Have you heard? There’s a new PlayStation! It’s loads more powerful! It plays games in 4K! And… this isn’t it!
Yep, I hate to break it to you, folks - but this might not be the PlayStation you’re looking for. If you’re after the ultimate in console excellence, it’s probably the PS4 Pro.
But on the other hand, perhaps this - the PS4 Slim - actually is the PlayStation you’re looking for. It is, after all, the PS4 in its most affordable, most svelte and (spoiler alert) quietest form. And if you’ve not got a 4K TV or are a gamer of a more casual persuasion that should be a very tempting recipe.
So is the PS4 Slim as tasty as it sounds? To drag this food analogy to its painful conclusion, let’s say it’s just a pinch of seasoning short of winning Masterchef.
PS4 Slim design: the clue’s in the name
Guess what? The PS4 Slim is - wait for it - slimmer than the existing PS4. How slim? Lying flat on a desk it’s just 3.9cm tall compared to the outgoing model’s 5.3cm. A centimetre-and-a-half might not sound like a big deal, but given that the PS4 was already pretty compact it’s pretty impressive.
Like the original PS4, the Slim looks sort of like a sandwich on the lean, but here the top and bottom surfaces are completely square, giving the console a much squatter appearance. And while at 2.1kg it’s a fair bit lighter than the old model, it still feels reassuringly solid - with the exception of the cover for the hard drive. On the one hand it’s nice that Sony has made it even easier than before to swap the factory HDD for something bigger and/or faster (you will still need a screwdriver though), on the other hand the fact that the flimsy panel tends to slip off whenever you move the console feels just a little weird.
The little touch-sensitive strips that acted as the on/off and eject buttons on the old console have been replaced with actual buttons on the Slim, and despite that sounding like a technological backwards step it’s actually a good thing. Anyone who’s owned a PS4 will know how easy it is to accidentally turn the machine on or eject a disc (one Stuff staffer’s cat even managed it once), and these buttons, tucked onto the console’s bottom lip, take a good old-fashioned press to activate.
The oval-shaped power button also contains the console’s only lights. That’s right, the seductive, glowing strip that runs right up and along the original PS4 has been replaced by a row of 10 tiny LEDs on the Slim. They still switch between blue and white as necessary and light up sequentially as the console boots up, but they’re also significantly harder to see from across the room. That’s probably not a big deal to many people, but the more you know and all that.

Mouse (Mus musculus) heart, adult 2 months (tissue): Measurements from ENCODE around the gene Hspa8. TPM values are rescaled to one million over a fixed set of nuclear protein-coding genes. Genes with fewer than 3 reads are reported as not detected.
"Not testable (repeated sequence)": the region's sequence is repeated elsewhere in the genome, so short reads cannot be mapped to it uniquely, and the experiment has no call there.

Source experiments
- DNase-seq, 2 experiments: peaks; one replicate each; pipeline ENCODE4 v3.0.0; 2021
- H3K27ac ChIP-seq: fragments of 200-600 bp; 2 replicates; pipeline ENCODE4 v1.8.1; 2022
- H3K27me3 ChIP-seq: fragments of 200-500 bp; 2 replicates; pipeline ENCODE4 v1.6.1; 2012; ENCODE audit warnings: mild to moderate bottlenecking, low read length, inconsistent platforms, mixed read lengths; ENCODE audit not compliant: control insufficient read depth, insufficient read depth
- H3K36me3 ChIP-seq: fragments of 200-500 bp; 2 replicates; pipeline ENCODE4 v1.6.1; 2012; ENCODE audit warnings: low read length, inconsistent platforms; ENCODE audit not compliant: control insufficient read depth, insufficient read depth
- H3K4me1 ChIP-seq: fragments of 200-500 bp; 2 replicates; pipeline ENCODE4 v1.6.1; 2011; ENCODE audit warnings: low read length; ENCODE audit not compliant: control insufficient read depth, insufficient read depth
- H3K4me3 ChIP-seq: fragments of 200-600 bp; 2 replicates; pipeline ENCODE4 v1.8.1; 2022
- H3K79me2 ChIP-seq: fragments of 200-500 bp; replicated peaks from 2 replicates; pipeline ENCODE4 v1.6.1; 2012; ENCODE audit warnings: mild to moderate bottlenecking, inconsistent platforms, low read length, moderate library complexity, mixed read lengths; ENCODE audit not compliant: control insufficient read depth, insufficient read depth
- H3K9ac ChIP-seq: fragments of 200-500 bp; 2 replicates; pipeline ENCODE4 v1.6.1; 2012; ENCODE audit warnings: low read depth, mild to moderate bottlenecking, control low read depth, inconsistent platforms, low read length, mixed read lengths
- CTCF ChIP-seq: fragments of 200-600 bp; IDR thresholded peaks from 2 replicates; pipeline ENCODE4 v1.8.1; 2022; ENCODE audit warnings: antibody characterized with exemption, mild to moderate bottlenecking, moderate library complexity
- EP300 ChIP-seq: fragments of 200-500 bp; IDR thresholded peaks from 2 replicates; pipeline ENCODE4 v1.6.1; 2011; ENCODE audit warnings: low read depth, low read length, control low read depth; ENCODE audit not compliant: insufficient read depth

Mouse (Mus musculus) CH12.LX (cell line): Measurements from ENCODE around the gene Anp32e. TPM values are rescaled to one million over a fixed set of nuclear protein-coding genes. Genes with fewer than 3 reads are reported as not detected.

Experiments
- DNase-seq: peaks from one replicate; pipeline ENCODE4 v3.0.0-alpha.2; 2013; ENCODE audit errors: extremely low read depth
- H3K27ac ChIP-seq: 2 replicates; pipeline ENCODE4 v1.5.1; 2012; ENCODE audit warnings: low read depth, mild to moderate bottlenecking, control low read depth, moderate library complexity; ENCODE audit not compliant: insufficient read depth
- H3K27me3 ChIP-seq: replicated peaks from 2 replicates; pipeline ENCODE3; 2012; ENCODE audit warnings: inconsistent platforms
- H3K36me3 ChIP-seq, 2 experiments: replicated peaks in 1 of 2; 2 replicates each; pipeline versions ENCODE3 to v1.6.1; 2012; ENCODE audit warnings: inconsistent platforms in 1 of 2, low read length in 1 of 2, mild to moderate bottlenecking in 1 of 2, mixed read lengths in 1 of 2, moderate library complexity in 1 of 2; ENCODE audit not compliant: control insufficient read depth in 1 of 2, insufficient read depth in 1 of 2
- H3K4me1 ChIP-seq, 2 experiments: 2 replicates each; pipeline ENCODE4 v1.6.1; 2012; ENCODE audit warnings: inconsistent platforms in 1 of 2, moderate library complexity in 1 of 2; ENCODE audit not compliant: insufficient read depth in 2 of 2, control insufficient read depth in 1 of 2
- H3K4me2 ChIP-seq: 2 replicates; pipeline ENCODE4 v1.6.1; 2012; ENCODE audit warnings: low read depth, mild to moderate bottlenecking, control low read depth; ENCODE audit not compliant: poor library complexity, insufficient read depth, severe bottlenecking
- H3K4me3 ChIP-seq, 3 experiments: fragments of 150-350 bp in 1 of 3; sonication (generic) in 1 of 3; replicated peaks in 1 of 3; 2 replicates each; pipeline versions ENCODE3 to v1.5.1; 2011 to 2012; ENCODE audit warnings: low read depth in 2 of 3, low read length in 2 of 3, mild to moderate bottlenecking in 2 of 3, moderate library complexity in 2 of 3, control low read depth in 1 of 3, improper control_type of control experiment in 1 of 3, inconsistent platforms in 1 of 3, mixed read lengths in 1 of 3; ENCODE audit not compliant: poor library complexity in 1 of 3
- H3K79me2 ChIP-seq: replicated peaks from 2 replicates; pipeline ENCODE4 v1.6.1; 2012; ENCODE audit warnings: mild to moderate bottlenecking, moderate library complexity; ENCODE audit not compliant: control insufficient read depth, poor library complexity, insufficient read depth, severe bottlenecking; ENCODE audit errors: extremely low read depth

Something that will bother a fair few people is the fact that the Slim, unlike the original PS4 and upcoming Pro, does not have an optical output. Most of us send our console’s audio to our TV or home cinema via HDMI, but there are a fair few soundbars, speaker setups and even posh gaming headsets that use optical as their only audio connection. Put simply; those will not work with the PS4 Slim.
If that’s a big deal to you you’re probably best off getting an original PlayStation 4 while they’re still available or waiting for the Pro. Let’s be honest, though, in the grand scheme of connection culls, this is hardly up there with ditching the headphone socket.
PS4 Slim controller: a DualShock 4 with a difference
At first glance it’s very tricky to spot the differences between the new DualShock 4 (which comes with both the Slim and Pro) and its predecessor. Until, that is, you turn it on, at which point you see the small strip of light along the top of the controller’s touch panel.
It always seemed a bit silly that the lightbar would be used to deliver instant information (flashing red for low health, for example) considering its position meant you couldn't really see it, and now that's been rectified by this front-facing window. That’s right; this is a window rather than a separate light, which seems a sensible move from the point of view of battery life.
One other little change is that the new version of the controller can transfer data over USB, whereas the previous version used it only for charging. Why is that a big deal? It isn’t. At least it isn’t unless you’re a pro gamer who thinks the teeniest, tiniest drop of lag is going to make a difference to your performance. In fairness to those guys, maybe it will, but the rest of us can safely file this little change in the *shrug* file.
Finally, the D-pad and face buttons have been changed from gloss black to matte grey. This could well be Sony reducing costs by a tiny amount (matte grey must be cheaper than gloss black, right?) but the difference is barely noticeable, let alone something worth getting upset about.
In every other way the new version of the DualShock is identical to the existing one, and that’s no bad thing - to these hands the PS4 controller is probably the best there’s ever been.
PS4 Slim performance: just like before, only quieter